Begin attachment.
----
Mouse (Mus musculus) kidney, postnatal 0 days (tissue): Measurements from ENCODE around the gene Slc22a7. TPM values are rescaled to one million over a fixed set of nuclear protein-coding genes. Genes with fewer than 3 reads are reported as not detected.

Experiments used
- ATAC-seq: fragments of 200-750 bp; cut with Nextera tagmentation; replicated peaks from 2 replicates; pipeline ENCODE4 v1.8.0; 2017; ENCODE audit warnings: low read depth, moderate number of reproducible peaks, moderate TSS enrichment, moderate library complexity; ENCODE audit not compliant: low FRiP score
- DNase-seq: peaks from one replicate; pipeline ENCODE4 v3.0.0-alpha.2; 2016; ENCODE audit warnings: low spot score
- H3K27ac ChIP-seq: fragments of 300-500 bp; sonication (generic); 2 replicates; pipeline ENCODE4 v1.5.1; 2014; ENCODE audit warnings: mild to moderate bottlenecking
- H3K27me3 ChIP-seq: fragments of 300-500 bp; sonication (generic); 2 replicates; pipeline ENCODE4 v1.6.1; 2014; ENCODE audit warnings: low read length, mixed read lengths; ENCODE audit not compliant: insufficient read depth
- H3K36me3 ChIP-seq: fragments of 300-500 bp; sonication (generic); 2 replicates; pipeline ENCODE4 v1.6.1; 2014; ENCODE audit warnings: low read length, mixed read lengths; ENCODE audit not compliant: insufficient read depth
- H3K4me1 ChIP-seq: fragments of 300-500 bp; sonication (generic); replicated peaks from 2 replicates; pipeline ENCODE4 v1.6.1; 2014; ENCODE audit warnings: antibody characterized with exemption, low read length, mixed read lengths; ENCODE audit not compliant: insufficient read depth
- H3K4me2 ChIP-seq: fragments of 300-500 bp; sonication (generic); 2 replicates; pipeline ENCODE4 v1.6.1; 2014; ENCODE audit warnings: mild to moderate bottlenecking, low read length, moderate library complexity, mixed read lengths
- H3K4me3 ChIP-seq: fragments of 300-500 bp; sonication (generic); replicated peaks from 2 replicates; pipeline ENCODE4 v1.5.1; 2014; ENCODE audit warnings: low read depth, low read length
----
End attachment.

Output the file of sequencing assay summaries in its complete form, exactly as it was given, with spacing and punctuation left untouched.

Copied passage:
Mouse (Mus musculus) kidney, postnatal 0 days (tissue): Measurements from ENCODE around the gene Slc22a7. TPM values are rescaled to one million over a fixed set of nuclear protein-coding genes. Genes with fewer than 3 reads are reported as not detected.

Experiments used
- ATAC-seq: fragments of 200-750 bp; cut with Nextera tagmentation; replicated peaks from 2 replicates; pipeline ENCODE4 v1.8.0; 2017; ENCODE audit warnings: low read depth, moderate number of reproducible peaks, moderate TSS enrichment, moderate library complexity; ENCODE audit not compliant: low FRiP score
- DNase-seq: peaks from one replicate; pipeline ENCODE4 v3.0.0-alpha.2; 2016; ENCODE audit warnings: low spot score
- H3K27ac ChIP-seq: fragments of 300-500 bp; sonication (generic); 2 replicates; pipeline ENCODE4 v1.5.1; 2014; ENCODE audit warnings: mild to moderate bottlenecking
- H3K27me3 ChIP-seq: fragments of 300-500 bp; sonication (generic); 2 replicates; pipeline ENCODE4 v1.6.1; 2014; ENCODE audit warnings: low read length, mixed read lengths; ENCODE audit not compliant: insufficient read depth
- H3K36me3 ChIP-seq: fragments of 300-500 bp; sonication (generic); 2 replicates; pipeline ENCODE4 v1.6.1; 2014; ENCODE audit warnings: low read length, mixed read lengths; ENCODE audit not compliant: insufficient read depth
- H3K4me1 ChIP-seq: fragments of 300-500 bp; sonication (generic); replicated peaks from 2 replicates; pipeline ENCODE4 v1.6.1; 2014; ENCODE audit warnings: antibody characterized with exemption, low read length, mixed read lengths; ENCODE audit not compliant: insufficient read depth
- H3K4me2 ChIP-seq: fragments of 300-500 bp; sonication (generic); 2 replicates; pipeline ENCODE4 v1.6.1; 2014; ENCODE audit warnings: mild to moderate bottlenecking, low read length, moderate library complexity, mixed read lengths
- H3K4me3 ChIP-seq: fragments of 300-500 bp; sonication (generic); replicated peaks from 2 replicates; pipeline ENCODE4 v1.5.1; 2014; ENCODE audit warnings: low read depth, low read length